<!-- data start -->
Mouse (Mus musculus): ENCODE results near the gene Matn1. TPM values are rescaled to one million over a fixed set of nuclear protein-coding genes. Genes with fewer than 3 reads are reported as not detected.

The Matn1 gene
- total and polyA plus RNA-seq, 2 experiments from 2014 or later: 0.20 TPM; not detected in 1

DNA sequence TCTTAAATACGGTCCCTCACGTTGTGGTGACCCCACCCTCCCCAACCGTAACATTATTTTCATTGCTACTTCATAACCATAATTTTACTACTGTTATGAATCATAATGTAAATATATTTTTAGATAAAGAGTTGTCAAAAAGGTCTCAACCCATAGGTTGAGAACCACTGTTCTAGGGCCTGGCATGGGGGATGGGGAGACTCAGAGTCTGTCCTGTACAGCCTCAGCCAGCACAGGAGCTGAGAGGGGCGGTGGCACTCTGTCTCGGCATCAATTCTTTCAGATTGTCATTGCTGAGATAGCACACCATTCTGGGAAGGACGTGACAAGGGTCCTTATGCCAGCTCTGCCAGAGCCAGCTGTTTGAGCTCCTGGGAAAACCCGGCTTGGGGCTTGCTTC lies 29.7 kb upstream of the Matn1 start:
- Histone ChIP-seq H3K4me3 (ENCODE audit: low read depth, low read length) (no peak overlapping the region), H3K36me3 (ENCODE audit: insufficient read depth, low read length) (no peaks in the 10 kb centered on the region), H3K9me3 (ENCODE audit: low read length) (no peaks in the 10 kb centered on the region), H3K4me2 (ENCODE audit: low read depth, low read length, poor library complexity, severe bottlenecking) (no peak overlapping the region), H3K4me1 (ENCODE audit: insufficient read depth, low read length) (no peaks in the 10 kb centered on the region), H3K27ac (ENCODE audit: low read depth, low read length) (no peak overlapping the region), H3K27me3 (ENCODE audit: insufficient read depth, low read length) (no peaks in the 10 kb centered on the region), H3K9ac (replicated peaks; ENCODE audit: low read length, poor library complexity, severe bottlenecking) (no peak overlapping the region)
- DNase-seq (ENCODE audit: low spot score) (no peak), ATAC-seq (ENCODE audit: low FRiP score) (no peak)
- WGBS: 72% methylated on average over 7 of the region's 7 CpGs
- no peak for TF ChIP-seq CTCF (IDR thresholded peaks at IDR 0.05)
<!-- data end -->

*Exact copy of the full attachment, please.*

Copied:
Mouse (Mus musculus): ENCODE results near the gene Matn1. TPM values are rescaled to one million over a fixed set of nuclear protein-coding genes. Genes with fewer than 3 reads are reported as not detected.

The Matn1 gene
- total and polyA plus RNA-seq, 2 experiments from 2014 or later: 0.20 TPM; not detected in 1

DNA sequence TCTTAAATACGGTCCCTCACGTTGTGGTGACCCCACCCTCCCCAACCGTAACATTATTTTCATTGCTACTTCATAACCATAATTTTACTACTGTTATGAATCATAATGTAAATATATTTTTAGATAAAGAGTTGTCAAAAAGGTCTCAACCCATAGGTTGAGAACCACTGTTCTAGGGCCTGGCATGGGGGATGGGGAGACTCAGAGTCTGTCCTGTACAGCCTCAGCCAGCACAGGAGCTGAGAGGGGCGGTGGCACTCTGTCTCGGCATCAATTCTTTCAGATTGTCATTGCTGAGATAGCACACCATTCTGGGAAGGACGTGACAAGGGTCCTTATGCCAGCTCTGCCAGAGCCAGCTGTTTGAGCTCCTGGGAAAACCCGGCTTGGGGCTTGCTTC lies 29.7 kb upstream of the Matn1 start:
- Histone ChIP-seq H3K4me3 (ENCODE audit: low read depth, low read length) (no peak overlapping the region), H3K36me3 (ENCODE audit: insufficient read depth, low read length) (no peaks in the 10 kb centered on the region), H3K9me3 (ENCODE audit: low read length) (no peaks in the 10 kb centered on the region), H3K4me2 (ENCODE audit: low read depth, low read length, poor library complexity, severe bottlenecking) (no peak overlapping the region), H3K4me1 (ENCODE audit: insufficient read depth, low read length) (no peaks in the 10 kb centered on the region), H3K27ac (ENCODE audit: low read depth, low read length) (no peak overlapping the region), H3K27me3 (ENCODE audit: insufficient read depth, low read length) (no peaks in the 10 kb centered on the region), H3K9ac (replicated peaks; ENCODE audit: low read length, poor library complexity, severe bottlenecking) (no peak overlapping the region)
- DNase-seq (ENCODE audit: low spot score) (no peak), ATAC-seq (ENCODE audit: low FRiP score) (no peak)
- WGBS: 72% methylated on average over 7 of the region's 7 CpGs
- no peak for TF ChIP-seq CTCF (IDR thresholded peaks at IDR 0.05)